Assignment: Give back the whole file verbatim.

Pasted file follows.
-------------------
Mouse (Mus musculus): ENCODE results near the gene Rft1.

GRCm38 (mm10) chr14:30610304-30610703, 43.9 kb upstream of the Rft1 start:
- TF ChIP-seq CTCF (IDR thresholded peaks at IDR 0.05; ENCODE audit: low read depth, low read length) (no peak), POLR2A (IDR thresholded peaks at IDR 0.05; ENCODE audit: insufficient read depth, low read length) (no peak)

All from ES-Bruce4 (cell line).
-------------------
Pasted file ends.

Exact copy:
Mouse (Mus musculus): ENCODE results near the gene Rft1.

GRCm38 (mm10) chr14:30610304-30610703, 43.9 kb upstream of the Rft1 start:
- TF ChIP-seq CTCF (IDR thresholded peaks at IDR 0.05; ENCODE audit: low read depth, low read length) (no peak), POLR2A (IDR thresholded peaks at IDR 0.05; ENCODE audit: insufficient read depth, low read length) (no peak)

All from ES-Bruce4 (cell line).